On 'Musas,' Natalia Lafourcade Celebrates Legends Of Latin Music The Mexico City singer-songwriter talks to NPR's Kelly McEvers about her growing pride in her heritage and the importance of introducing younger listeners to Latin American musical history.
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On 'Musas,' Natalia Lafourcade Celebrates Legends Of Latin Music

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On 'Musas,' Natalia Lafourcade Celebrates Legends Of Latin Music

On 'Musas,' Natalia Lafourcade Celebrates Legends Of Latin Music

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(SOUNDBITE OF SONG, "HASTA LA RAIZ")

NATALIA LAFOURCADE: (Singing in Spanish).

KELLY MCEVERS, HOST:

Natalia Lafourcade is best known for this song, "Hasta La Raiz." She won a Grammy last year for the album it's on, also called "Hasta La Raiz." And the album was all about a breakup. Now the pop singer is exploring Latin American folk music, mainly from Mexico where she lives and where she's from.

(SOUNDBITE OF SONG, "TU SI SABES QUERERME")

LAFOURCADE: (Singing in Spanish).

MCEVERS: Lafourcade's new album is called "Musas," which means muses. And her muses are Latin American singers, performers and poets.

LAFOURCADE: I wanted the music to sound, like, made in Mexico. I wanted to connect to my roots.

MCEVERS: She even worked with some of these muses on the album, including the legendary Mexican guitar duo Los Macorinos.

(SOUNDBITE OF NATALIA LAFOURCADE SONG, "TU SI SABES QUERERME")

MCEVERS: They play on every track of "Musas." They're in their 70s. Lafourcade is 33. She says working with them was different.

LAFOURCADE: The Macorinos and me - there's a big space between our generations. The people I was used to work with, we will do everything faster. And the Macorinos were more, like, calm. They were patient with music, and they were paying a lot of attention to the details.

MCEVERS: And working with two or three generations of musicians all sitting down together in one room, what does that do? I mean how do you think it's affected the music?

LAFOURCADE: Sometimes the music will tell you where to go. And when you find that place I believe is when you're just connecting to the feelings and the heart and the people you're with. You're all working to have a piece of art, you know, music and trying to figure out a way of making it contemporary and modern at the same time as having this old spirit that they have. And it's beautiful.

MCEVERS: Let's listen to "Te Vi Pasar" - "I Saw You Pass By."

(SOUNDBITE OF SONG, "TE VI PASAR")

LAFOURCADE: (Singing in Spanish).

MCEVERS: "Those eyes, two crystals - the one reflected. My love didn't notice me." These are lyrics by the very well-known Mexican songwriter and poet named Agustin Lara. I mean your audience is obviously young people who listen to you. Do you think it's important to expose them to these more traditional-sounding songs?

LAFOURCADE: Yes. If we don't listen to that music, if we don't go closer to that music, it will get lost. And this project - when I thought about this project, I was more in the mood of going back home and exploring through all these songwriters that I love that put in a place the full glory of their countries and their people and their stories and their places.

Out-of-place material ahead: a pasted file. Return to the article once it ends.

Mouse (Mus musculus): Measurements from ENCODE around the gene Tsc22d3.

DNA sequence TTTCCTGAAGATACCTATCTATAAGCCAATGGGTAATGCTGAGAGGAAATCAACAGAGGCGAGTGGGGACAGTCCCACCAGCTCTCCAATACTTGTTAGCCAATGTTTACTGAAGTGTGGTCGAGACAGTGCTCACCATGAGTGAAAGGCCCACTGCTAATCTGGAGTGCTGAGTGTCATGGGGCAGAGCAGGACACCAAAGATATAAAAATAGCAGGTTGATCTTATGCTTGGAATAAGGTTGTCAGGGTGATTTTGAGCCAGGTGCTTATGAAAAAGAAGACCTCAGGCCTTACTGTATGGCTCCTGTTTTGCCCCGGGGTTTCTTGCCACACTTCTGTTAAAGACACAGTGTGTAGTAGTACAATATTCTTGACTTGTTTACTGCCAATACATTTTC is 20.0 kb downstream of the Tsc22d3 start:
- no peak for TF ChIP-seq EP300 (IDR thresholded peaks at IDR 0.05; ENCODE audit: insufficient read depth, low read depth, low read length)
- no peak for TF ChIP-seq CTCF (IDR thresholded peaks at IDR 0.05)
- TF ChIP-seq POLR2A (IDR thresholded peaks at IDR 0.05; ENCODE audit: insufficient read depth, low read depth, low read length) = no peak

(SOUNDBITE OF SONG, "TE VI PASAR")

LAFOURCADE: (Singing in Spanish).

I really want to become, like, a composer for my people, my country that will photograph the things that are happening now in story and in life and love but not only, like, the love of a couple, you know, the love in general. It becomes, like, a very strong influence, all this music.

(SOUNDBITE OF SONG, "TE VI PASAR")

LAFOURCADE: (Singing in Spanish).

MCEVERS: And you have all these muses for this album - of course that's the title of the album - these traditional artists and musicians who you've known through your life. Do people who hear - you know, younger listeners who hear this music now - do they come to you and say, wow, I didn't even know that existed; thank you for bringing it to me? I mean what's been the reaction?

LAFOURCADE: I was wondering how they will react to this music, and they love it.

MCEVERS: Why do you think that's important for that audience?

LAFOURCADE: Well, I think it is important because it has made me more sensitive. Some years ago, I wasn't feeling that proud of being who I am and where I come from and the place I grew up and my country and my culture. I didn't even think about it, like, many years ago. And as I went through that music, now I feel more proud. And there are many ways to connect to that. So if I can make my audience, which are very young people, listen to something that will make them connect to those things, maybe I am doing something right. I don't know (laughter).

(SOUNDBITE OF SONG, "MI TIERRA VERACRUZANA")

LAFOURCADE: (Singing in Spanish).

MCEVERS: Natalia Lafourcade, thank you so much for talking to us today.

LAFOURCADE: Thank you so much. Thank you.

(SOUNDBITE OF SONG, "MI TIERRA VERACRUZANA")

LAFOURCADE: (Singing in Spanish).

MCEVERS: Her new album is "Musas."

(SOUNDBITE OF SONG, "MI TIERRA VERACRUZANA")

LAFOURCADE: (Singing in Spanish).

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